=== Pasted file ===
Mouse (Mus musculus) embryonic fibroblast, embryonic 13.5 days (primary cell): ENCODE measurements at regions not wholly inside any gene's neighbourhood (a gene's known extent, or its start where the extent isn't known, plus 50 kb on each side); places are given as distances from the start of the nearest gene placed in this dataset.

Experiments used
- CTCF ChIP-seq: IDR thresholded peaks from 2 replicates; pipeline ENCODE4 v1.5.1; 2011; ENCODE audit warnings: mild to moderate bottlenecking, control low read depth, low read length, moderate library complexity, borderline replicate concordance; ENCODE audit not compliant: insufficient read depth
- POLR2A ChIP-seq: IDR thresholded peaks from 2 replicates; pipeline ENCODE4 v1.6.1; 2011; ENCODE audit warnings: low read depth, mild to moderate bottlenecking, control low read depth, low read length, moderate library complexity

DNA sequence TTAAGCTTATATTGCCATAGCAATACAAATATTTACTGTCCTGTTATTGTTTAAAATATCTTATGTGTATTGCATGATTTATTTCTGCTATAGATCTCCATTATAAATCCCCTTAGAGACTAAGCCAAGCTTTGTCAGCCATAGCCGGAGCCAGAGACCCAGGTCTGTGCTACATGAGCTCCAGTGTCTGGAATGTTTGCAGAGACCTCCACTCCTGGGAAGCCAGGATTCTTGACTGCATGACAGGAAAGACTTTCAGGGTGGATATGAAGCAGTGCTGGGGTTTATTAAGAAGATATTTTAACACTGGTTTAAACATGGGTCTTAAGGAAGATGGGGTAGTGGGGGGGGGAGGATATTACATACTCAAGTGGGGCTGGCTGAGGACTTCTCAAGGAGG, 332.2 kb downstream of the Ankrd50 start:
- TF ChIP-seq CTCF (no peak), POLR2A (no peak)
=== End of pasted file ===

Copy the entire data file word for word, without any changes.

Mouse (Mus musculus) embryonic fibroblast, embryonic 13.5 days (primary cell): ENCODE measurements at regions not wholly inside any gene's neighbourhood (a gene's known extent, or its start where the extent isn't known, plus 50 kb on each side); places are given as distances from the start of the nearest gene placed in this dataset.

Experiments used
- CTCF ChIP-seq: IDR thresholded peaks from 2 replicates; pipeline ENCODE4 v1.5.1; 2011; ENCODE audit warnings: mild to moderate bottlenecking, control low read depth, low read length, moderate library complexity, borderline replicate concordance; ENCODE audit not compliant: insufficient read depth
- POLR2A ChIP-seq: IDR thresholded peaks from 2 replicates; pipeline ENCODE4 v1.6.1; 2011; ENCODE audit warnings: low read depth, mild to moderate bottlenecking, control low read depth, low read length, moderate library complexity

DNA sequence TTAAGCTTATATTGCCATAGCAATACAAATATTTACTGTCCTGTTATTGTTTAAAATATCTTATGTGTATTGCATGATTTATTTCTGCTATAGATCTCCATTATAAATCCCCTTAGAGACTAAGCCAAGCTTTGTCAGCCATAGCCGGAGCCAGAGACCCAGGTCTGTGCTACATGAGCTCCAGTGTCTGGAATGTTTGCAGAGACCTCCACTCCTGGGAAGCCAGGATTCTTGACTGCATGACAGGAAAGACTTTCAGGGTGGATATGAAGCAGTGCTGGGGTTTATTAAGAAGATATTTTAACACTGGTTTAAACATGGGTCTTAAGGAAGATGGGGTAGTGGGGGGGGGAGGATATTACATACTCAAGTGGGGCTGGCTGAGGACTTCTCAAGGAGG, 332.2 kb downstream of the Ankrd50 start:
- TF ChIP-seq CTCF (no peak), POLR2A (no peak)